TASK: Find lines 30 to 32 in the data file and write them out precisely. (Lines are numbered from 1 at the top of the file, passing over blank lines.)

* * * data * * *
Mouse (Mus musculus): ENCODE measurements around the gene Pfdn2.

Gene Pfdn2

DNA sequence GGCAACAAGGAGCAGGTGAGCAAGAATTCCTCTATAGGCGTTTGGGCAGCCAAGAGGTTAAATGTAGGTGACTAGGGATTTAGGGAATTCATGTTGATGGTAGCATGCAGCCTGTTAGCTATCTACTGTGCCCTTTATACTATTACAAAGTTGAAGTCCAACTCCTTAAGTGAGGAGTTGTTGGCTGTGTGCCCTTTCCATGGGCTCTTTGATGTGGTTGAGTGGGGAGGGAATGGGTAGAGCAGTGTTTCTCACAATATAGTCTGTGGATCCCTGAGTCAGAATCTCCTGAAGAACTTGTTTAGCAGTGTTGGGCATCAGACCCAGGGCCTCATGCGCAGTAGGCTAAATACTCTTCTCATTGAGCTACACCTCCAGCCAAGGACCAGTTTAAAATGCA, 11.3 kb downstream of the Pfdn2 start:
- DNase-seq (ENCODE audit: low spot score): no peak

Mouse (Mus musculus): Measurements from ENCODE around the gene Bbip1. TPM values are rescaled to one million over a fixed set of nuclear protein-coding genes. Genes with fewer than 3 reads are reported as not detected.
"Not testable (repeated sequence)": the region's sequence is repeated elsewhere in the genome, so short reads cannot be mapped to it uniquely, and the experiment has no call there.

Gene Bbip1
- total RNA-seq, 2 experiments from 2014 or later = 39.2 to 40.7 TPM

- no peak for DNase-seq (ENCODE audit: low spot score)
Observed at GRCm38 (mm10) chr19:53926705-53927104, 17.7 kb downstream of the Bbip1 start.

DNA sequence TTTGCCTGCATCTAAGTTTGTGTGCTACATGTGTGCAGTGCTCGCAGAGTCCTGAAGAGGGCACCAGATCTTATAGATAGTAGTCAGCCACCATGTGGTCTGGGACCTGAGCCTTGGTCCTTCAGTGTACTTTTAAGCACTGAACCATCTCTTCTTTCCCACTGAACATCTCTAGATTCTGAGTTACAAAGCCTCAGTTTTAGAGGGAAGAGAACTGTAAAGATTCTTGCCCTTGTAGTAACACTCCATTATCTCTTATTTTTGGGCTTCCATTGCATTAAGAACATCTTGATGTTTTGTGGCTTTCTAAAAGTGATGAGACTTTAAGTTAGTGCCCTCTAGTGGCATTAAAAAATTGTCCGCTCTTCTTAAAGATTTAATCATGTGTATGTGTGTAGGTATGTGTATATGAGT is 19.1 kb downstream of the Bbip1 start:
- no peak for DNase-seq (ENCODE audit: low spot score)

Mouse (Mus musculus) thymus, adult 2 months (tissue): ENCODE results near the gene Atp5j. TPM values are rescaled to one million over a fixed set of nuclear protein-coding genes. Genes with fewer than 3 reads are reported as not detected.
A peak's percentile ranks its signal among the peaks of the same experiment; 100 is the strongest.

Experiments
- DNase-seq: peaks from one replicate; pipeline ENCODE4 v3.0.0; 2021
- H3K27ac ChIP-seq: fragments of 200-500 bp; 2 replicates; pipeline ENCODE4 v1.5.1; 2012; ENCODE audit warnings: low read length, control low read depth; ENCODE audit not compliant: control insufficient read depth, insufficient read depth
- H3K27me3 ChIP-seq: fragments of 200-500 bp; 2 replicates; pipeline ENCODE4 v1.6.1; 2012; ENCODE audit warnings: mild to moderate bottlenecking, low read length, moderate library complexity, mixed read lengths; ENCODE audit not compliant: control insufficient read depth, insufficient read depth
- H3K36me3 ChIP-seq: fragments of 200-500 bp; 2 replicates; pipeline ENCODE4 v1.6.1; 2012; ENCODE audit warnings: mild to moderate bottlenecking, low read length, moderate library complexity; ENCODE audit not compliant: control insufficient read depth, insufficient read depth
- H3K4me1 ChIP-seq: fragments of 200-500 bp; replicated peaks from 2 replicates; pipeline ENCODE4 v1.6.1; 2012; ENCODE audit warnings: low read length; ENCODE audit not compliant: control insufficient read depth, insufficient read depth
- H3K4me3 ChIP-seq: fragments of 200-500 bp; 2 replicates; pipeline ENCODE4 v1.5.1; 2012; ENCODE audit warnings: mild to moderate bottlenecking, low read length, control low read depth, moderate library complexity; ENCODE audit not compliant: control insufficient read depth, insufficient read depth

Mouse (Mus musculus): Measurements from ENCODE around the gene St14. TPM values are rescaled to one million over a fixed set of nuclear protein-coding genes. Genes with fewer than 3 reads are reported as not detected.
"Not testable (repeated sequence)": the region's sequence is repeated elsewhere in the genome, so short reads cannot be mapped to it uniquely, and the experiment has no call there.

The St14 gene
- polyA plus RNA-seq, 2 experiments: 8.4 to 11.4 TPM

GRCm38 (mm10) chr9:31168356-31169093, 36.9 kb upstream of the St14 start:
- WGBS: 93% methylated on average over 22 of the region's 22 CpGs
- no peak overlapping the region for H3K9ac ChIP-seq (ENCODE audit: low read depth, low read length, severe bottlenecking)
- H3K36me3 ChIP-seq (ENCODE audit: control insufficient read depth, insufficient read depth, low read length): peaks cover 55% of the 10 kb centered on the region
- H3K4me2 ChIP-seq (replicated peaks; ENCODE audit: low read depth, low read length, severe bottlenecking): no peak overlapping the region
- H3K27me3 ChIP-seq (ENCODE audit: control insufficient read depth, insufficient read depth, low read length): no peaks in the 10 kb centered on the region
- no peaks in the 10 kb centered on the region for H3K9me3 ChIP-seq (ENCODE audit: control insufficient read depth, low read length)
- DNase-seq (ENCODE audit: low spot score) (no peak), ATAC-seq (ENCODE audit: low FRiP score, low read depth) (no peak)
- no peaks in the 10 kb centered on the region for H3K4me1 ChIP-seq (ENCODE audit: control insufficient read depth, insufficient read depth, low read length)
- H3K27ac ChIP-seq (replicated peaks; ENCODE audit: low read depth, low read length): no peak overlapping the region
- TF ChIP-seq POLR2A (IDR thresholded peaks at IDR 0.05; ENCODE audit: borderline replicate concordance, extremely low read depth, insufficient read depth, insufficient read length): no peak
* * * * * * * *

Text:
- H3K4me2 ChIP-seq (replicated peaks; ENCODE audit: low read depth, low read length, severe bottlenecking): no peak overlapping the region
- H3K27me3 ChIP-seq (ENCODE audit: control insufficient read depth, insufficient read depth, low read length): no peaks in the 10 kb centered on the region
- no peaks in the 10 kb centered on the region for H3K9me3 ChIP-seq (ENCODE audit: control insufficient read depth, low read length)